Smoked Pork Shoulder Slow Cooked until Juicy and Tender.

Pork shoulder also known as Boston Butt, is cut from the shoulder of a full grown hog.

It is laced with fat and tends to be tough unless cooked low and slow.

There are many conflicting ideas on how to cook a shoulder roast to perfection.

With that in mind, we will give you our method and hope that you will have as much success as we have.

Whenever I come up against a tough cut of meat, I like to brine it. A brine helps to break down muscle and add moisture. If you add flavoring such as juice, wine and spices to the brine, it will be absorbed deeper into the meat than a typical rub.

It is best to soak the pork shoulder in the brine for twenty four to forty eight hours while refrigerated. I like to use my meat thermometer to puncture the roast in several places prior to soaking. This will allow the brine an easier path to the deepest part of the roast.

The meat should be completely covered in the brine solution. After the allotted time is complete, remove the meat and rinse with cold water and let it rest until it reaches room temperature.

At this time a good pork rub is recommended. With so many choices out there you should easily come up with one that fits just right. I like to match my rub to my side dishes. If I am doing a Southern BBQ, I might use a cajun rub or if I have a Mexican theme a hotter, spicier rub will do. With a Western theme, common seasoning salts might to the trick. So, just use your imagination and you will come up with one that is just right for the occasion.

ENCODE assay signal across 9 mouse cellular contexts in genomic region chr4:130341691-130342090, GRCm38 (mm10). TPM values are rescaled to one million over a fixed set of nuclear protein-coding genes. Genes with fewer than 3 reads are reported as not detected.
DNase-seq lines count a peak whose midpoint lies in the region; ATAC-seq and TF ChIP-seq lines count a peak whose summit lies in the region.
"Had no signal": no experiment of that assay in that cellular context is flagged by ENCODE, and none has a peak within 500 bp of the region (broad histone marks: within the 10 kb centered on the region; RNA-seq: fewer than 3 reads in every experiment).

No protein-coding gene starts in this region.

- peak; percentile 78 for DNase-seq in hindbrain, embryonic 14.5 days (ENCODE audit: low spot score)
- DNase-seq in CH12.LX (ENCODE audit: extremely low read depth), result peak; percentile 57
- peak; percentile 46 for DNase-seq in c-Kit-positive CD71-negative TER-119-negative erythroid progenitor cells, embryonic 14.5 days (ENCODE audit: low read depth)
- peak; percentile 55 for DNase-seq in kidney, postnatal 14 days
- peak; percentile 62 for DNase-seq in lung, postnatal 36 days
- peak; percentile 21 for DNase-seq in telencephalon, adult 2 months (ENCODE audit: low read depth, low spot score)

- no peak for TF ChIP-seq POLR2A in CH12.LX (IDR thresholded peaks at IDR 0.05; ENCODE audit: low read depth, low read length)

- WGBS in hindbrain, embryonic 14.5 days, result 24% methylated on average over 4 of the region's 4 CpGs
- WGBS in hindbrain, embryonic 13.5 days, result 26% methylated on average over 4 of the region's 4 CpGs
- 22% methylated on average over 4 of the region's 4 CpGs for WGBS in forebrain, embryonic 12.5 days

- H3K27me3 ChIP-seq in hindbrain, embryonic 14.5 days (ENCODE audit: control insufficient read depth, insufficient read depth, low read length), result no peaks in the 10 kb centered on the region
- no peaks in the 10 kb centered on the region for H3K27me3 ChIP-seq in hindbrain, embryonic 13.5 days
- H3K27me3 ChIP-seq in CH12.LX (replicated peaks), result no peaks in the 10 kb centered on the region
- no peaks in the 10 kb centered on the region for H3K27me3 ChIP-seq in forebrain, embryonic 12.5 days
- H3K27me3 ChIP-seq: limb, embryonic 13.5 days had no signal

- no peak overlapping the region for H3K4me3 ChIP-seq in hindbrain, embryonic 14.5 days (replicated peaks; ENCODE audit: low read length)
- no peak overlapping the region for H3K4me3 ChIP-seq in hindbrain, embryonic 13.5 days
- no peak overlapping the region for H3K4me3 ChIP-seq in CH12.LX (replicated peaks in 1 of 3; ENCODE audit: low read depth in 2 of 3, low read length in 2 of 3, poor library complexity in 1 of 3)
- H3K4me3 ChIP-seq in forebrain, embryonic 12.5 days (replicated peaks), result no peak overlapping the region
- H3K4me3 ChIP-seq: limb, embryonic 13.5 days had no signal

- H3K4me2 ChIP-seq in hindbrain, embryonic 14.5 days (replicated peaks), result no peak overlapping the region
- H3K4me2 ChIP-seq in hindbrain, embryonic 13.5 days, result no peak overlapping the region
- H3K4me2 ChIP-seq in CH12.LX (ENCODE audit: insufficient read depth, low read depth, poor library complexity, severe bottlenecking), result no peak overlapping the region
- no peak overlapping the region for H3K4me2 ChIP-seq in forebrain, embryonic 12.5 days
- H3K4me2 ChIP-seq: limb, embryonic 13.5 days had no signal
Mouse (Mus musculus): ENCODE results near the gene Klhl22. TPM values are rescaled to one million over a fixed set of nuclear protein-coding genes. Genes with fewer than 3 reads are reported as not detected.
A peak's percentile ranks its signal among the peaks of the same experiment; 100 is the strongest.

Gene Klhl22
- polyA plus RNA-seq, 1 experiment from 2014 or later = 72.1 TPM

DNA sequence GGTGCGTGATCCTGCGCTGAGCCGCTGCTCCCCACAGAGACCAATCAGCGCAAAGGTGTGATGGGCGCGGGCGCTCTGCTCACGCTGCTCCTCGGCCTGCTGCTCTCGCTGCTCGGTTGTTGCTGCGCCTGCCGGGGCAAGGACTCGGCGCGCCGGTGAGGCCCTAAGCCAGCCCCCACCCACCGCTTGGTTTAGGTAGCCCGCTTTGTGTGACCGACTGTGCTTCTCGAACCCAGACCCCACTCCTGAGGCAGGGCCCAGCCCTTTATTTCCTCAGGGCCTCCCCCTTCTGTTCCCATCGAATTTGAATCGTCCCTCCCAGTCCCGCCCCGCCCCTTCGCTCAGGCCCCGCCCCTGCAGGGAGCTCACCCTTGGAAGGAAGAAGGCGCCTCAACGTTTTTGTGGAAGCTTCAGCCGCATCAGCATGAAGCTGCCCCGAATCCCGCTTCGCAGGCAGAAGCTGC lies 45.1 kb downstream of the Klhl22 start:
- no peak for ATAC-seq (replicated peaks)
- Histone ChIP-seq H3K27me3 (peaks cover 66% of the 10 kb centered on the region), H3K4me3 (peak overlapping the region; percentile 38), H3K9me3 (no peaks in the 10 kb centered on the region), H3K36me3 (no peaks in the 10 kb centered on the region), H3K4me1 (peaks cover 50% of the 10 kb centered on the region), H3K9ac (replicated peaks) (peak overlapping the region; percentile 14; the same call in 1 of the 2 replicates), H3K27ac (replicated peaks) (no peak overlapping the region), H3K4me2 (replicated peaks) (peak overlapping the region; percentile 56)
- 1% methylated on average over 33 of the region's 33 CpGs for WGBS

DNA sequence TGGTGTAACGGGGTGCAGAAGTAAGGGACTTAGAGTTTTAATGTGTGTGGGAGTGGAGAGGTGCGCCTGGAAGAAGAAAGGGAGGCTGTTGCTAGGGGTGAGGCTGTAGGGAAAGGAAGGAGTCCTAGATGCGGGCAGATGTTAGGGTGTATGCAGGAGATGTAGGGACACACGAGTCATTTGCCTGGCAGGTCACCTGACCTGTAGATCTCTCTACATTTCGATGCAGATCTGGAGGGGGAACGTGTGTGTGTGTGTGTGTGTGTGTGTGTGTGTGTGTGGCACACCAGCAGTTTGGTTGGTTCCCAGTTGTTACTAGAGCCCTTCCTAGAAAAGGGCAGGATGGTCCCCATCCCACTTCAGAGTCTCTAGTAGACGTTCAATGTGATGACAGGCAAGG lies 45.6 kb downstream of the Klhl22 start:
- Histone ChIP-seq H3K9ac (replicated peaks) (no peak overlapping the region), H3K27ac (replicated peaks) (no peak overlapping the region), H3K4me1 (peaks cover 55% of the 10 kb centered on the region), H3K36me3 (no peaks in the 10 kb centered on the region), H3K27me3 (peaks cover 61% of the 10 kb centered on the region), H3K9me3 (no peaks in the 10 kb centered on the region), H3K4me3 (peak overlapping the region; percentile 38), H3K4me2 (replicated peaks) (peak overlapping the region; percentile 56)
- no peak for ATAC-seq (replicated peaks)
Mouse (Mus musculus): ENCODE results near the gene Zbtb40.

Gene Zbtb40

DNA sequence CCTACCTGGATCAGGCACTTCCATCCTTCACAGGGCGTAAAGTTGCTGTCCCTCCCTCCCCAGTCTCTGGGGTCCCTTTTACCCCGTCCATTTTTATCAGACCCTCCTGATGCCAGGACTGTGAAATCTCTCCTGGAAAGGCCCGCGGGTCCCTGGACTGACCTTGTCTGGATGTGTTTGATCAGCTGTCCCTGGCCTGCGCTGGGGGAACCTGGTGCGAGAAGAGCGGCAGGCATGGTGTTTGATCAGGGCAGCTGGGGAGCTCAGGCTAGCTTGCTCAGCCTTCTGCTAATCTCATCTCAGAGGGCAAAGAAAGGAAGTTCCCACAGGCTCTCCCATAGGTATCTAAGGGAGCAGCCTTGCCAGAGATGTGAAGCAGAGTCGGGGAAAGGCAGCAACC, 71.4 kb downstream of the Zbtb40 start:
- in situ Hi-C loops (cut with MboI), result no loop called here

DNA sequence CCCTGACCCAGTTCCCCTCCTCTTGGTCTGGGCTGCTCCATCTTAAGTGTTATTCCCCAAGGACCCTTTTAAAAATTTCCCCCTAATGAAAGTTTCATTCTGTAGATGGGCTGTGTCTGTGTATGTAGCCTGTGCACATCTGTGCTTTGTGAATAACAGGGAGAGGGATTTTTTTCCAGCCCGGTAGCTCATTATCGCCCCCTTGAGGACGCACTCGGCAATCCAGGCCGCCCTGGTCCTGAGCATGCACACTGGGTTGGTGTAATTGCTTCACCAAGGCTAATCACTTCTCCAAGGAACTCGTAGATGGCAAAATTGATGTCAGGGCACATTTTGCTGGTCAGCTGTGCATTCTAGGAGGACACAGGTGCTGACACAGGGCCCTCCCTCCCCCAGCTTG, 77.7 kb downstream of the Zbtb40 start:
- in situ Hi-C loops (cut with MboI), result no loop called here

Now it is time to heat that smoker up if you haven’t already done so. A consistent temperature of 225 degrees should be perfect. Place some hardwood chips in the smoker and you are ready for the meat.

Slow cook the pork shoulder for about 1 to 1½ hours per pound. When the internal temperature reaches 190 to 195 degrees, it should be a done deal. Just to make sure grab the bone and pull. If it easily separates from the meat its cooked long enough. Remove the roast and let it rest at least a half hour.

What next? If you want you can take two forks and start pulling the meat apart. This will give you the legendary pulled pork that so many people enjoy. Now pat yourself on the back and congratulate yourself for a job well done.

Start low and slow and lets get smoky!

Smoked Pork Ribs are the favorite for the backyard bbq.

Smoking Pork Tenderloin is a great choice for the barbecue enthusiast.

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